bobs at twft.com
Wed Jan 21 12:41:03 EST 2009
Wow. I was looking for something like this. I was using Captain FTP
and their companion app Crowznest. Only problem is, THEY DIDN'T WORK
RIGHT! I may look into this as an alternative means of managing watch
I know from talking with Tech Support that the Mac OS does in fact
have a mechanism for setting up and generating an event when the
contents of a folder have changed. But therein lies a difficulty. When
does the event get generated? If I copy 10 large files to a network
share, the OS will generate the event right away, but not all the
files are there yet. Any software reacting to that event will not get
"the full picture" of what happened, and that is exactly what was
happening to me. Some files get processed by Captain FTP, some do not.
And what happens if my "watcher" app was not running at the time the
event was generated? NOTHING gets processed.
Your solution (which I presume checks the the present condition
against the last know condition) might be just exactly the thing I am
looking for. Now if I had a means to FTP the file directly from
Revolution and not proceed with the next until the first file was
finished, I would be golden. I am FTPing to a tape drive that has an
FTP interface, but the read/writes are by nature linear so only one
stream can occur at one time. This may be the perfect answer to the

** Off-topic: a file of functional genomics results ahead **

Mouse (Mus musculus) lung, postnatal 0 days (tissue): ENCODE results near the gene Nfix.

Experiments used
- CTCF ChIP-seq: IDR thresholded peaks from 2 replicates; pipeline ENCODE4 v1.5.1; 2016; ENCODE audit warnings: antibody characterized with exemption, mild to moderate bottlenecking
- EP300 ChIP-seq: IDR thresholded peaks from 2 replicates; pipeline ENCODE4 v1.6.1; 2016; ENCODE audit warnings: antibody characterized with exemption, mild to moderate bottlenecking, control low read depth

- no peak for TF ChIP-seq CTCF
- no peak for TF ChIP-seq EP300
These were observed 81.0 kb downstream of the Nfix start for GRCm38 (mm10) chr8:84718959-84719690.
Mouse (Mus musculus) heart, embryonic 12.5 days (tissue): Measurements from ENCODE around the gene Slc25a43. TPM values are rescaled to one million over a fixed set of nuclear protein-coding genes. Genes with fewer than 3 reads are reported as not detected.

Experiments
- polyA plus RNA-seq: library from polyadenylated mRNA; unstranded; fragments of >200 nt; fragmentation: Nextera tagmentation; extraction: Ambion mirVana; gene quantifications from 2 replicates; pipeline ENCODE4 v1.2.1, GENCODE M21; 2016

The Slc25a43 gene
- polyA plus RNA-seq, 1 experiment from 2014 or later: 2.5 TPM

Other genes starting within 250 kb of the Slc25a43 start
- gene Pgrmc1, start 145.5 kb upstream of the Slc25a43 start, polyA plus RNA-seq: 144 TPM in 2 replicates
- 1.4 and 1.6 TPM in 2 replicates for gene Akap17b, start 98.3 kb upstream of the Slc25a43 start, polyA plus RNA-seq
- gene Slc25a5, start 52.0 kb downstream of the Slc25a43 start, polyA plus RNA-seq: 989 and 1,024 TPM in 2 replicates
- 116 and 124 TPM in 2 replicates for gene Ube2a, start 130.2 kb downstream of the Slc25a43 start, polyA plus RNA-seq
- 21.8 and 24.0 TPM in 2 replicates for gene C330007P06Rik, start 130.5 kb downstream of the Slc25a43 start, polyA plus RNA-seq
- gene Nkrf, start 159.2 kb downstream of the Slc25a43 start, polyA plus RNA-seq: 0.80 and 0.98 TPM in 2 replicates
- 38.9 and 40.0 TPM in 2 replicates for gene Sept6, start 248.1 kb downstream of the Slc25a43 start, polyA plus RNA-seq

Calvary Chapel CM
On Jan 21, 2009, at 9:10 AM, Richard Gaskin wrote:
> viktoras wrote:
>> why not instead let user choose folders or files that should be
>> monitored and then monitor these by comparing files (get files
>> folders (get folders) regularly. Use recursion to get into sub
>> etc. Revolution is fast enough to do this efficiently.
> That's an excellent idea. I was curious about how responsive it would
> be, so I took a couple minutes to throw together an example of this
> it seems reasonably efficient.
> I've posted the example to RevNet - in Rev, choose
> Development->Plugins->GoRevNet, and in RevNet look for "4W Folder
> Watcher" in the Stacks section.
> This modest example lets you pick a folder and it checks for changes
> files (name, size, additions, deletions). It also provides a slider
> govern the interval between checks so you can experiment to find the
> best balance between system overhead and responsiveness.
> One useful aspect of it is that the folder watching hander accepts the
> name of a callback handler as a param, so you can handle the change
> event however you like without having to modify the folder watcher
> handler itself.
> This is a very simple example, with lots of room for improvements like
> also checking folder changes within the target folder, and possibly
> sending additional info about exactly what changed to the callback
> handler if needed.
> But as a quick-n-dirty experiment, at least it shows that Rev can be
> used to monitor changes to folder contents with relative ease and
> acceptable efficiency for many uses, and on all supported platforms.
> Richard Gaskin
> Fourth World
> Revolution training and consulting: http://www.fourthworld.com
> Webzine for Rev developers: http://www.revjournal.com
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